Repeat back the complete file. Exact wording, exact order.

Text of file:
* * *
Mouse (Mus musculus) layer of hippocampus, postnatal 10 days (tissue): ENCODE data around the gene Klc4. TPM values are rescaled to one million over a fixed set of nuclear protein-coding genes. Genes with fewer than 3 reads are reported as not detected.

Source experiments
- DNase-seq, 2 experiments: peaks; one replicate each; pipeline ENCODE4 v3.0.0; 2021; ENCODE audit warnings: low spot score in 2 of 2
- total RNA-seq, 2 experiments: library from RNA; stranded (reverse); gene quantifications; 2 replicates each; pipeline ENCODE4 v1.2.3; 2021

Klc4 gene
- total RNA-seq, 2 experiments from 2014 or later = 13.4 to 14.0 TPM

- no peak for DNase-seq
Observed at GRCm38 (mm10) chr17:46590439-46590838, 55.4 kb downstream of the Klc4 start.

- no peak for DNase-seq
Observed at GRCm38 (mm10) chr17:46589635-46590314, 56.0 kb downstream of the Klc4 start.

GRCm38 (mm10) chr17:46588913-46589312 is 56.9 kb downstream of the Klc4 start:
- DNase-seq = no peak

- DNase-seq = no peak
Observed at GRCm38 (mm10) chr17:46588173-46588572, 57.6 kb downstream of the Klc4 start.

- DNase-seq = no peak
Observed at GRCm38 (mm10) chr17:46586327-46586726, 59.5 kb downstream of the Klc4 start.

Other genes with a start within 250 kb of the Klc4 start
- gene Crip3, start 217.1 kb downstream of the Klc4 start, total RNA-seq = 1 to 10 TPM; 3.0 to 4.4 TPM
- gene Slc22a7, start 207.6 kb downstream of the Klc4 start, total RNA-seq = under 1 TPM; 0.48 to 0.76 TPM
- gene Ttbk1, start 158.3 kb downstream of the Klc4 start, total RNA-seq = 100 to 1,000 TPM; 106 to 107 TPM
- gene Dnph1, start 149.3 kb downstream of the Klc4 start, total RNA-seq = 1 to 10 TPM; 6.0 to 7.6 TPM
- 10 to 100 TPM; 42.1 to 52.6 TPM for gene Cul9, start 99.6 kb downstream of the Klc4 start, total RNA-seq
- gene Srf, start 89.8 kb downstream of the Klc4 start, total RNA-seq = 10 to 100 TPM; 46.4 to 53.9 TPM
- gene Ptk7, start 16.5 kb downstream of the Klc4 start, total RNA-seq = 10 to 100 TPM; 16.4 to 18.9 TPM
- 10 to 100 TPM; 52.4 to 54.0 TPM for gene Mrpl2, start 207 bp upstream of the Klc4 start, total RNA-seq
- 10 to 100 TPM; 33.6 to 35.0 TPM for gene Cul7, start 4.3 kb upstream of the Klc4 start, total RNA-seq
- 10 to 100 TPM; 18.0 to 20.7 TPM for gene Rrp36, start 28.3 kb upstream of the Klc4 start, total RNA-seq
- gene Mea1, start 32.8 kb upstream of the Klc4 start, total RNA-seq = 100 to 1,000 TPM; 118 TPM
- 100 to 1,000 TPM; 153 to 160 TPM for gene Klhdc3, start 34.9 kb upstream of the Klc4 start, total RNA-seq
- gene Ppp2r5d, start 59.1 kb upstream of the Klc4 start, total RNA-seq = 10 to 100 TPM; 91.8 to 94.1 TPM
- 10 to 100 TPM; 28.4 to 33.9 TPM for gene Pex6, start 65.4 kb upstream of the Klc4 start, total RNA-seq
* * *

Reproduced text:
Mouse (Mus musculus) layer of hippocampus, postnatal 10 days (tissue): ENCODE data around the gene Klc4. TPM values are rescaled to one million over a fixed set of nuclear protein-coding genes. Genes with fewer than 3 reads are reported as not detected.

Source experiments
- DNase-seq, 2 experiments: peaks; one replicate each; pipeline ENCODE4 v3.0.0; 2021; ENCODE audit warnings: low spot score in 2 of 2
- total RNA-seq, 2 experiments: library from RNA; stranded (reverse); gene quantifications; 2 replicates each; pipeline ENCODE4 v1.2.3; 2021

Klc4 gene
- total RNA-seq, 2 experiments from 2014 or later = 13.4 to 14.0 TPM

- no peak for DNase-seq
Observed at GRCm38 (mm10) chr17:46590439-46590838, 55.4 kb downstream of the Klc4 start.

- no peak for DNase-seq
Observed at GRCm38 (mm10) chr17:46589635-46590314, 56.0 kb downstream of the Klc4 start.

GRCm38 (mm10) chr17:46588913-46589312 is 56.9 kb downstream of the Klc4 start:
- DNase-seq = no peak

- DNase-seq = no peak
Observed at GRCm38 (mm10) chr17:46588173-46588572, 57.6 kb downstream of the Klc4 start.

- DNase-seq = no peak
Observed at GRCm38 (mm10) chr17:46586327-46586726, 59.5 kb downstream of the Klc4 start.

Other genes with a start within 250 kb of the Klc4 start
- gene Crip3, start 217.1 kb downstream of the Klc4 start, total RNA-seq = 1 to 10 TPM; 3.0 to 4.4 TPM
- gene Slc22a7, start 207.6 kb downstream of the Klc4 start, total RNA-seq = under 1 TPM; 0.48 to 0.76 TPM
- gene Ttbk1, start 158.3 kb downstream of the Klc4 start, total RNA-seq = 100 to 1,000 TPM; 106 to 107 TPM
- gene Dnph1, start 149.3 kb downstream of the Klc4 start, total RNA-seq = 1 to 10 TPM; 6.0 to 7.6 TPM
- 10 to 100 TPM; 42.1 to 52.6 TPM for gene Cul9, start 99.6 kb downstream of the Klc4 start, total RNA-seq
- gene Srf, start 89.8 kb downstream of the Klc4 start, total RNA-seq = 10 to 100 TPM; 46.4 to 53.9 TPM
- gene Ptk7, start 16.5 kb downstream of the Klc4 start, total RNA-seq = 10 to 100 TPM; 16.4 to 18.9 TPM
- 10 to 100 TPM; 52.4 to 54.0 TPM for gene Mrpl2, start 207 bp upstream of the Klc4 start, total RNA-seq
- 10 to 100 TPM; 33.6 to 35.0 TPM for gene Cul7, start 4.3 kb upstream of the Klc4 start, total RNA-seq
- 10 to 100 TPM; 18.0 to 20.7 TPM for gene Rrp36, start 28.3 kb upstream of the Klc4 start, total RNA-seq
- gene Mea1, start 32.8 kb upstream of the Klc4 start, total RNA-seq = 100 to 1,000 TPM; 118 TPM
- 100 to 1,000 TPM; 153 to 160 TPM for gene Klhdc3, start 34.9 kb upstream of the Klc4 start, total RNA-seq
- gene Ppp2r5d, start 59.1 kb upstream of the Klc4 start, total RNA-seq = 10 to 100 TPM; 91.8 to 94.1 TPM
- 10 to 100 TPM; 28.4 to 33.9 TPM for gene Pex6, start 65.4 kb upstream of the Klc4 start, total RNA-seq